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The New Chapter Beyond a Traumatic Experience

“Resilience is the extent to which we can bounce back from adverse events, cope with stress, or succeed in the face of adversity,” says Dr. Cindy Bergeman, a psychology professor at the University of Notre Dame, in an article on resilience from the National Institute of Health (NIH). A key factor in surviving trauma is your ability to “bounce back,” which may seem impossible. However, as Audrey Hepburn explained, “the very word ‘impossible’ says I’m possible.”

Your trauma does not have to dictate your life choices. Growth is possible with treatment and the development of a healthy lifestyle and coping skills. First, you must choose to live in possibility and act on your goals for a fulfilling life.

Choosing a Healthier Lifestyle

You coped with your trauma in the best way you knew how. You may have been forced to manage that horrible experience on your own and not have known how to care for yourself. You may have been struggling to survive, but now you can choose a healthier life and move from surviving to thriving.

Thriving is possible, but it takes effort and a mindful approach to life. You will also need to take care of your body by letting it move in a way that is positive for your well-being. You must also feed that body in a manner that will help you avoid emotionality and better cope with life stressors.

Incorporating Mindfulness Into Your Daily Life

Mindfulness is a buzzword in the current world of treatment. If you have been through treatment, you have likely engaged in practices of mindfulness. You learned how to be present and focus on your breathing. Now that you are on your own, you must continue those skills to ensure you are able to separate your traumatic experiences from your present experiences.

You are safe and have the capacity to be present in all circumstances. Practicing mindfulness regularly will help ensure your ability to maintain your sanity in an ever-stressful world full of possible triggers. At Guest House, we know mindfulness is key to overcoming trauma, which is why we offer a variety of treatment options to help you find a way to be mindful in all aspects of your life.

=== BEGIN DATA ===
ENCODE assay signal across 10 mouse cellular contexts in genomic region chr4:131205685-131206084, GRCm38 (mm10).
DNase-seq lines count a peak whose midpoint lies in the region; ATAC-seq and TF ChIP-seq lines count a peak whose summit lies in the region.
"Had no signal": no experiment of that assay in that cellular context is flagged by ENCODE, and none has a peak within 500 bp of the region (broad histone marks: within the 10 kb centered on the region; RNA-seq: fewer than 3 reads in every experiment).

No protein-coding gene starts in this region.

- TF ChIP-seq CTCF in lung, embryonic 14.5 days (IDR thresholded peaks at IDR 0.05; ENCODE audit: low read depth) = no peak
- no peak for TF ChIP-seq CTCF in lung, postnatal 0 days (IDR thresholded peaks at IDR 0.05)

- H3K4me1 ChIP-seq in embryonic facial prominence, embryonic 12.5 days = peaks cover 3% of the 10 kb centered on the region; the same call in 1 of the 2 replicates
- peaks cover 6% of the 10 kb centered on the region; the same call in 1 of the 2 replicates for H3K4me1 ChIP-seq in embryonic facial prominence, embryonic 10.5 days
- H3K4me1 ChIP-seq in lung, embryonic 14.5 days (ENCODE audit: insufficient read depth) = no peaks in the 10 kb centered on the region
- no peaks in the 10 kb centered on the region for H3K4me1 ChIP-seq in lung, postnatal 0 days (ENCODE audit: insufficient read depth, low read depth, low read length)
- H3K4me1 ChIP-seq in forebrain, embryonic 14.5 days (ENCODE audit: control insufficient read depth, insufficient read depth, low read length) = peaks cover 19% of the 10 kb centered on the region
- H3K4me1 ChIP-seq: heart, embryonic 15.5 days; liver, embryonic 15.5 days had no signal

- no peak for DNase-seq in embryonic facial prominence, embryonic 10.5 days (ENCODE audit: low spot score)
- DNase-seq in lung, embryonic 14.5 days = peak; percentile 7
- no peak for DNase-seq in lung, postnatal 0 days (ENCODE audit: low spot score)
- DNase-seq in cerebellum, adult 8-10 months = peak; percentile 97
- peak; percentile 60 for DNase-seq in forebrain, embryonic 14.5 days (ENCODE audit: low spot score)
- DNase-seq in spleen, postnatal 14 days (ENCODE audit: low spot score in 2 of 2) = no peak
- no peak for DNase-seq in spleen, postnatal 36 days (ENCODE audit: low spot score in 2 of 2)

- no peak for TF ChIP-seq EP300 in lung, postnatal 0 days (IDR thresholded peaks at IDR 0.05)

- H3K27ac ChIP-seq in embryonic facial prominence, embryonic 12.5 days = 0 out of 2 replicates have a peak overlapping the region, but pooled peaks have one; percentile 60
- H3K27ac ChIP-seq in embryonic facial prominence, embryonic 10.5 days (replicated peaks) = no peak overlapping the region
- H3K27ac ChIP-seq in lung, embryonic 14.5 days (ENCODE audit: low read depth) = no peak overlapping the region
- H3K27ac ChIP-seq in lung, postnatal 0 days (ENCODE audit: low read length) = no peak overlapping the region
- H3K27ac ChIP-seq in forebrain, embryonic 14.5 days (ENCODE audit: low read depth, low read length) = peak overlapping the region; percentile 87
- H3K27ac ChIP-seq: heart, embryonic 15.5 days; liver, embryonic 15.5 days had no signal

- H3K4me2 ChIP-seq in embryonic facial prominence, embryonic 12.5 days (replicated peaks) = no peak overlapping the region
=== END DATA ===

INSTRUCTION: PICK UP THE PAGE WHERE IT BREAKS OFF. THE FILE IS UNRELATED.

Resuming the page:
Regular Exercise Helps You Cope

Exercise can induce the physical reactions of a flashback and panic attack, which is why so many people who have post-traumatic stress disorder (PTSD) might avoid exercise. However, the avoidance of physical sensations makes you more vulnerable to stressors when they arise.

Learning desensitization from exposure to these physical responses through exercise, you can increase your ability to cope with other daily stressors and avoid panicking. You can learn and recognize these are physical symptoms of your body and do not necessarily indicate a lack of safety. Also, regular exercise helps your body maintain physical health, which makes you less reactive to stressors and/or triggers.

Choose Food That Is Good for You

Feeding your body with healthy food can ensure your success as you move beyond trauma and treatment. Avoiding sugar-induced highs can help you avoid reactivity to stressors. When you are eating a nutritious and balanced diet, your body is less likely to become stressed. Your emotional state will stabilize, and you will be more capable of balancing your goals and moving forward beyond trauma.

What Does Moving Forward Mean?

Moving forward means accepting yourself where you are and trusting in your ability to do difficult things.

Acceptance Is Critical

At Guest House, we recognize the difficulties of accepting your trauma and offer individualized support and treatment for wherever you are in your recovery journey. However, in order for you to move forward beyond trauma, you need to accept the trauma and yourself. You need to recognize that you are not alone and that you are not to blame for your trauma. Finally, you must believe you can move forward.

Believing You Can Do Hard Things

Many people who have experienced trauma have stopped believing in themselves. Their inner critic and the amount of self-loathing they experience might keep them from focusing on their goals and believing in themselves long enough to do the things they really desire to do, according to Pete Walker, author of Complex PTSD: From Surviving to Thriving.

You must remember you are not defined by your past actions or the past actions of others, and you are capable of doing hard things.

You Are Capable: Start That New Chapter in Your Life

In an article titled “Resilience after trauma: from surviving to thriving,” authors explain that optimism is key to thriving after a traumatic event. Begin believing in your ability to do complicated things, and start that new chapter in your life.

Recognizing your ability to move beyond your traumatic experience allows you to function better in life after treatment. You can write a new chapter in your life and have the life you always wanted. At Guest House, we offer a variety of treatment options for different mental health conditions, and our programs are focused on helping you overcome the effects of trauma in your life. You can start living according to your values and goals. You are not alone when you leave treatment either. Our alumni program ensures you always receive the unconditional support you may need as you learn to balance life, health, and emotions after treatment. Do not hesitate to call and ask for help. You deserve to move beyond your trauma. Call us at Guest House at (855) 483-7800 and learn how we can help you move into your best life.